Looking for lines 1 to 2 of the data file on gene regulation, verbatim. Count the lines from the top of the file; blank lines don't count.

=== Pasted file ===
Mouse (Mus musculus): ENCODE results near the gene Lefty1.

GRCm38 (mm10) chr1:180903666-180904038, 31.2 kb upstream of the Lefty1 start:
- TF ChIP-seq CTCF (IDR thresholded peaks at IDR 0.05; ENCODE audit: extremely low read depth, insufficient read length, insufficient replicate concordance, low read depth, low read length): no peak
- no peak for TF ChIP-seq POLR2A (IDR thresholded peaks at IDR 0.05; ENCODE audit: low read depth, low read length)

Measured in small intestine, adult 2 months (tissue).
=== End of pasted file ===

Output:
Mouse (Mus musculus): ENCODE results near the gene Lefty1.

GRCm38 (mm10) chr1:180903666-180904038, 31.2 kb upstream of the Lefty1 start: